Top of the funnel visitor – is usually browsing and learning and is usually not ready to buy. Comes to your website via a google search or from an article you shared on a social media account. Free information and expert advice is the key to get this visitor interested in what you have to say. Reads you blog article and then clicks on a call to action on the bottom of your blog to get a free guide or ebook. You can then nurture this lead via follow up emails that illustrate the benefits of your product or service.

    Middle of the funnel visitor – is interested in what you have to offer but still needs more information to buy. Has already been to your site and is looking for trust signals, social proof, and more great advice to more convinced that he is about to make the right choice. Show this visitor that you can be trusted and have produced results for others. You can use testimonials and case studies to help convert this visitor into a customer.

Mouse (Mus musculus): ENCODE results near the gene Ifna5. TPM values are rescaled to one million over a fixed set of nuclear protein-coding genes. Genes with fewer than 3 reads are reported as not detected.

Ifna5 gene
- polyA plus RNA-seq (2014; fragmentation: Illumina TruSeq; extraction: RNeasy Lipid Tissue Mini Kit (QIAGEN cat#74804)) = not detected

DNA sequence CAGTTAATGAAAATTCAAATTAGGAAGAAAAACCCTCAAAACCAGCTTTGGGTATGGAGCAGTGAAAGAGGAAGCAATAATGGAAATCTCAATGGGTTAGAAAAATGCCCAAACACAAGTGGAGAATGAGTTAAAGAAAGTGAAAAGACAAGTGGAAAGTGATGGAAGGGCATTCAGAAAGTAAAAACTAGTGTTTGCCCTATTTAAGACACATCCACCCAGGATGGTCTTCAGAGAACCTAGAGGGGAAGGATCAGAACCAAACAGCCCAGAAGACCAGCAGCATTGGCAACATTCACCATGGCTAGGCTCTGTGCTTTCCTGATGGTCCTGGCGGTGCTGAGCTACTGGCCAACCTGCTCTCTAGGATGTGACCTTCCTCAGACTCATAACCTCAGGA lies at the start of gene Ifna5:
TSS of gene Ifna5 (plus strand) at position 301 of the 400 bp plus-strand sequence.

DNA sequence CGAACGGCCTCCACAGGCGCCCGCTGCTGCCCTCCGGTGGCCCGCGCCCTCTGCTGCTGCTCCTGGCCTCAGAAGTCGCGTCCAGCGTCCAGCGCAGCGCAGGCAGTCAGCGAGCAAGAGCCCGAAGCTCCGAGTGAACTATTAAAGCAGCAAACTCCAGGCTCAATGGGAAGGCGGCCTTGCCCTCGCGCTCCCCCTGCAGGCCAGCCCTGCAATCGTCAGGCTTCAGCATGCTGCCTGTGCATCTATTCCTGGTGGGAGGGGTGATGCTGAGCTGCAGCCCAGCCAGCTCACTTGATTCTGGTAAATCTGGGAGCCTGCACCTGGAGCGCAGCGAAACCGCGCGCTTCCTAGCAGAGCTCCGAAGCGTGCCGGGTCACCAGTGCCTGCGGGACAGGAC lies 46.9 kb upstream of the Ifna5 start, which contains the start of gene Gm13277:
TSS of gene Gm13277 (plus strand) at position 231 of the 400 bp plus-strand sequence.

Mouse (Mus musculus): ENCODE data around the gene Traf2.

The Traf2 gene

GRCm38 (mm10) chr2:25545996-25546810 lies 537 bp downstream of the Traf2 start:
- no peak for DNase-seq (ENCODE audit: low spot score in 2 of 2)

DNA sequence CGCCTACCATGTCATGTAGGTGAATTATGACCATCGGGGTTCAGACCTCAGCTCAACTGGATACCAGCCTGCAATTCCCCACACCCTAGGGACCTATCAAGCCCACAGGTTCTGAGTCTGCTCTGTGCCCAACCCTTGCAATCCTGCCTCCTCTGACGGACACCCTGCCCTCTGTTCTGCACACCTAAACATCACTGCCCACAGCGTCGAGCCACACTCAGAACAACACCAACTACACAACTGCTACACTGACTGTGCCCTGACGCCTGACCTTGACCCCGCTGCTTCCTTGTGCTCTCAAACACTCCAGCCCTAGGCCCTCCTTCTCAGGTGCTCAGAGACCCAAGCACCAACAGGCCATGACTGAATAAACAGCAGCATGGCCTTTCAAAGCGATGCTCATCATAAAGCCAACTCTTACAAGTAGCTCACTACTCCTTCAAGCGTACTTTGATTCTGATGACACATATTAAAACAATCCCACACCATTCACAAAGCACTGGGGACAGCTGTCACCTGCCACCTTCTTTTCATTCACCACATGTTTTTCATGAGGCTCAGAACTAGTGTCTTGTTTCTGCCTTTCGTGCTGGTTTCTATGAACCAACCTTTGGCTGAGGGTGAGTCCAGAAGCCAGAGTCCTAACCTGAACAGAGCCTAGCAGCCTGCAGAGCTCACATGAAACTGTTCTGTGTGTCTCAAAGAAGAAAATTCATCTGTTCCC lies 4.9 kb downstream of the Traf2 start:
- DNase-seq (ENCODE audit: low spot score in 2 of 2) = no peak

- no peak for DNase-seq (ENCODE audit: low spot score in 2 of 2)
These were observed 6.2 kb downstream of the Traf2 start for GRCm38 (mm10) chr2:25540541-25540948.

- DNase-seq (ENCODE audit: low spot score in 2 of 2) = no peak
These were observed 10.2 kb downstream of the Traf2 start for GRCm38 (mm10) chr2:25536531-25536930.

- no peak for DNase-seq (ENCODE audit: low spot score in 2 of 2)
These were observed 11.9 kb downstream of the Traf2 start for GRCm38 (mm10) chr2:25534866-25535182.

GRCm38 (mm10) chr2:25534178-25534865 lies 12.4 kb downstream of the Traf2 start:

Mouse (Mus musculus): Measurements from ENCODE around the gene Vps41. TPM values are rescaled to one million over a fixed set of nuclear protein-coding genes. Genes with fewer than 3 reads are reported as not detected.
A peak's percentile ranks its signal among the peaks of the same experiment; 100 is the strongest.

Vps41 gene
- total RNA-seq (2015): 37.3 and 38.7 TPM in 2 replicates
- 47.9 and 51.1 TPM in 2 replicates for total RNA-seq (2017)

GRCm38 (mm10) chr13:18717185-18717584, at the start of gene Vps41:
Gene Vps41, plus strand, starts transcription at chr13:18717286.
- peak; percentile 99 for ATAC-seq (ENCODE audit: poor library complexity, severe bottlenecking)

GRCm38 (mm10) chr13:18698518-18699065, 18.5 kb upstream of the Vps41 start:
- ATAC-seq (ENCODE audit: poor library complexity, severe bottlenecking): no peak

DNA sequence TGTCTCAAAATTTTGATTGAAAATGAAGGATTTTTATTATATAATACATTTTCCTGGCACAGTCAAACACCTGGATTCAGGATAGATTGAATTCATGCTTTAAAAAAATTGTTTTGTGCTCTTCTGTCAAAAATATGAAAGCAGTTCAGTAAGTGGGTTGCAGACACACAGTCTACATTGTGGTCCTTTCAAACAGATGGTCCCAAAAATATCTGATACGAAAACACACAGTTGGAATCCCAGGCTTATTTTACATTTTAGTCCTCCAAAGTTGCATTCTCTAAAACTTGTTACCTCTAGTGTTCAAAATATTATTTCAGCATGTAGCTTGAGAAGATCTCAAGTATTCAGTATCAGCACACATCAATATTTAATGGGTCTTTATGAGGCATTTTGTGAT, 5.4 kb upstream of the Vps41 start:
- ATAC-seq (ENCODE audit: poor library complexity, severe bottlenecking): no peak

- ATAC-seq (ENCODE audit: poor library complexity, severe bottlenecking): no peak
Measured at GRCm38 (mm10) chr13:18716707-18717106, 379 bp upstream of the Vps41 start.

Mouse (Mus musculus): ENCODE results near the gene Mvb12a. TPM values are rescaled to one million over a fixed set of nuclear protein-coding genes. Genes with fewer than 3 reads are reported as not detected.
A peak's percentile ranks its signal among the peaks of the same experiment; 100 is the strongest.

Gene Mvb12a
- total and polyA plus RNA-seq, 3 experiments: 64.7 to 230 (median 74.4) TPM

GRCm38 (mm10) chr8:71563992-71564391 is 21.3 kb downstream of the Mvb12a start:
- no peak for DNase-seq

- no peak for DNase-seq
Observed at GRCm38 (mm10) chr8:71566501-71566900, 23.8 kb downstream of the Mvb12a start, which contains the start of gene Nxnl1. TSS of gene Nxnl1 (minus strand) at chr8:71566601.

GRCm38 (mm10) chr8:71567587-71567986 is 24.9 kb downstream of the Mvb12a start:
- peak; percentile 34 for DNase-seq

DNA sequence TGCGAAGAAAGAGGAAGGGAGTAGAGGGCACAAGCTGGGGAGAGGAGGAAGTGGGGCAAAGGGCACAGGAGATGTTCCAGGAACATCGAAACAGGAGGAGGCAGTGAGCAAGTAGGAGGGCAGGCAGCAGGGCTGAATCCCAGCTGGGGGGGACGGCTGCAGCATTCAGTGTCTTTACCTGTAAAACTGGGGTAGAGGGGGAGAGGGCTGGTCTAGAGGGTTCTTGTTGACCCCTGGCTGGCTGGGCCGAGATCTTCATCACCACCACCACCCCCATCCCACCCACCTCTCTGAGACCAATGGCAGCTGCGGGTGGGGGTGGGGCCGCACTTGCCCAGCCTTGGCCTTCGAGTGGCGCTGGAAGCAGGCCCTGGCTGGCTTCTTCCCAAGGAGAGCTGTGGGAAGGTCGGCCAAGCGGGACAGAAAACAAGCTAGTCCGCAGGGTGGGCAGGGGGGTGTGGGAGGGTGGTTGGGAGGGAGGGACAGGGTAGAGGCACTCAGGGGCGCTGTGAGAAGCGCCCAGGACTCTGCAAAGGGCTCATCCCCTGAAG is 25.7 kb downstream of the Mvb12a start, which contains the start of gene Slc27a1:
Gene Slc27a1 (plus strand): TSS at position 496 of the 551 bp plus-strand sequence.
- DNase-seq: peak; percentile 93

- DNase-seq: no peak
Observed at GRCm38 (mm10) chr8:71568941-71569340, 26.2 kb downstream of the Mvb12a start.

Bottom of the funnel visitor – has made a decision to purchase from you and just needs a checkout page. Has read your content, seen your results, trusts you to provide results and wants to make the purchase. You need to have a call to action that clearly helps this visitor navigate to your checkout page to convert this visitor into a customer. This is where all your work pays off and you just need to keep this visitor interested by reinforcing your core message and reassuring the visitor that he has made the correct choice.

    • Emil, thanks for this in-depth analysis. You could make a blog post out of this :)
      I like how you broke down the funnels. This will definitely be helpful to all the readers!

  11. Great post Neil. I appreciate you taking all of these parts and summarizing them into one.

    Maybe one more addition to your article would be referring to out reach link building for your content marketing, I guess you brushed on it in #8 Actively Promote your Content. I thought I might add an article of yours that was very helpful to our team for content marketing. http://www.quicksprout.com/the-advanced-guide-to-link-building-chapter-3/

  12. Nice Post Neil. Every section in this post helps me directly. Thank you.